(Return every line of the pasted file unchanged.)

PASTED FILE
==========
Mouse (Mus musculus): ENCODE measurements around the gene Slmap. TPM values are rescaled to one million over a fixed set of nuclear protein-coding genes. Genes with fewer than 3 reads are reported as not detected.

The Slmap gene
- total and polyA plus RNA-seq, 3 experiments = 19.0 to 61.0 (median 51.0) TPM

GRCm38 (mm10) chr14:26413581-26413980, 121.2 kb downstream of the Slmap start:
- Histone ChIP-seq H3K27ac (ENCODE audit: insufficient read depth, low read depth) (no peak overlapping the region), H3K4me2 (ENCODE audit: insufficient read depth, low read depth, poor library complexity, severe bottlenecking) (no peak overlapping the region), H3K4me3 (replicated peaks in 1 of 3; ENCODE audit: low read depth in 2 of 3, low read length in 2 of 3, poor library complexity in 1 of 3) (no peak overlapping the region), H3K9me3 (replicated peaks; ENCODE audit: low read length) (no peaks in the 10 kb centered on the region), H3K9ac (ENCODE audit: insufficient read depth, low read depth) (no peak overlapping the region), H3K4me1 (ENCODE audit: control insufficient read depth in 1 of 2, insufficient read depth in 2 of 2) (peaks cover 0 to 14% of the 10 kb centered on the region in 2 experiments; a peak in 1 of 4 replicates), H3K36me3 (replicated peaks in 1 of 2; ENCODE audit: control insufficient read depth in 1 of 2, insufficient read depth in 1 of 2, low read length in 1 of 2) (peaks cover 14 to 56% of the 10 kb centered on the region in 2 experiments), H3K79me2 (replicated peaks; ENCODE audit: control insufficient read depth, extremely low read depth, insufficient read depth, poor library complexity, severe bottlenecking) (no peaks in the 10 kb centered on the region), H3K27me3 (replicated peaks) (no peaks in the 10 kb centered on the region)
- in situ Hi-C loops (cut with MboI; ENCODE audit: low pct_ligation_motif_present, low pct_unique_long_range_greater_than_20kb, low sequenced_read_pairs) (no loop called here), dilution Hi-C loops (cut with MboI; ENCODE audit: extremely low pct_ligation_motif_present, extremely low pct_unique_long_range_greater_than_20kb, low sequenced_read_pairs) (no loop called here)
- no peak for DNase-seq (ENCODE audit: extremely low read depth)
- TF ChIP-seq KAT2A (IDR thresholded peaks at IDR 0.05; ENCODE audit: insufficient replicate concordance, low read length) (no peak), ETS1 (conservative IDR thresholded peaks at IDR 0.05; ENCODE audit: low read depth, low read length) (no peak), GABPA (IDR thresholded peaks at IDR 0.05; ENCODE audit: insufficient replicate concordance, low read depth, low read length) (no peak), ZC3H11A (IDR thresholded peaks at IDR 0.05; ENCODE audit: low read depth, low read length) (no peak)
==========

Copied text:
Mouse (Mus musculus): ENCODE measurements around the gene Slmap. TPM values are rescaled to one million over a fixed set of nuclear protein-coding genes. Genes with fewer than 3 reads are reported as not detected.

The Slmap gene
- total and polyA plus RNA-seq, 3 experiments = 19.0 to 61.0 (median 51.0) TPM

GRCm38 (mm10) chr14:26413581-26413980, 121.2 kb downstream of the Slmap start:
- Histone ChIP-seq H3K27ac (ENCODE audit: insufficient read depth, low read depth) (no peak overlapping the region), H3K4me2 (ENCODE audit: insufficient read depth, low read depth, poor library complexity, severe bottlenecking) (no peak overlapping the region), H3K4me3 (replicated peaks in 1 of 3; ENCODE audit: low read depth in 2 of 3, low read length in 2 of 3, poor library complexity in 1 of 3) (no peak overlapping the region), H3K9me3 (replicated peaks; ENCODE audit: low read length) (no peaks in the 10 kb centered on the region), H3K9ac (ENCODE audit: insufficient read depth, low read depth) (no peak overlapping the region), H3K4me1 (ENCODE audit: control insufficient read depth in 1 of 2, insufficient read depth in 2 of 2) (peaks cover 0 to 14% of the 10 kb centered on the region in 2 experiments; a peak in 1 of 4 replicates), H3K36me3 (replicated peaks in 1 of 2; ENCODE audit: control insufficient read depth in 1 of 2, insufficient read depth in 1 of 2, low read length in 1 of 2) (peaks cover 14 to 56% of the 10 kb centered on the region in 2 experiments), H3K79me2 (replicated peaks; ENCODE audit: control insufficient read depth, extremely low read depth, insufficient read depth, poor library complexity, severe bottlenecking) (no peaks in the 10 kb centered on the region), H3K27me3 (replicated peaks) (no peaks in the 10 kb centered on the region)
- in situ Hi-C loops (cut with MboI; ENCODE audit: low pct_ligation_motif_present, low pct_unique_long_range_greater_than_20kb, low sequenced_read_pairs) (no loop called here), dilution Hi-C loops (cut with MboI; ENCODE audit: extremely low pct_ligation_motif_present, extremely low pct_unique_long_range_greater_than_20kb, low sequenced_read_pairs) (no loop called here)
- no peak for DNase-seq (ENCODE audit: extremely low read depth)
- TF ChIP-seq KAT2A (IDR thresholded peaks at IDR 0.05; ENCODE audit: insufficient replicate concordance, low read length) (no peak), ETS1 (conservative IDR thresholded peaks at IDR 0.05; ENCODE audit: low read depth, low read length) (no peak), GABPA (IDR thresholded peaks at IDR 0.05; ENCODE audit: insufficient replicate concordance, low read depth, low read length) (no peak), ZC3H11A (IDR thresholded peaks at IDR 0.05; ENCODE audit: low read depth, low read length) (no peak)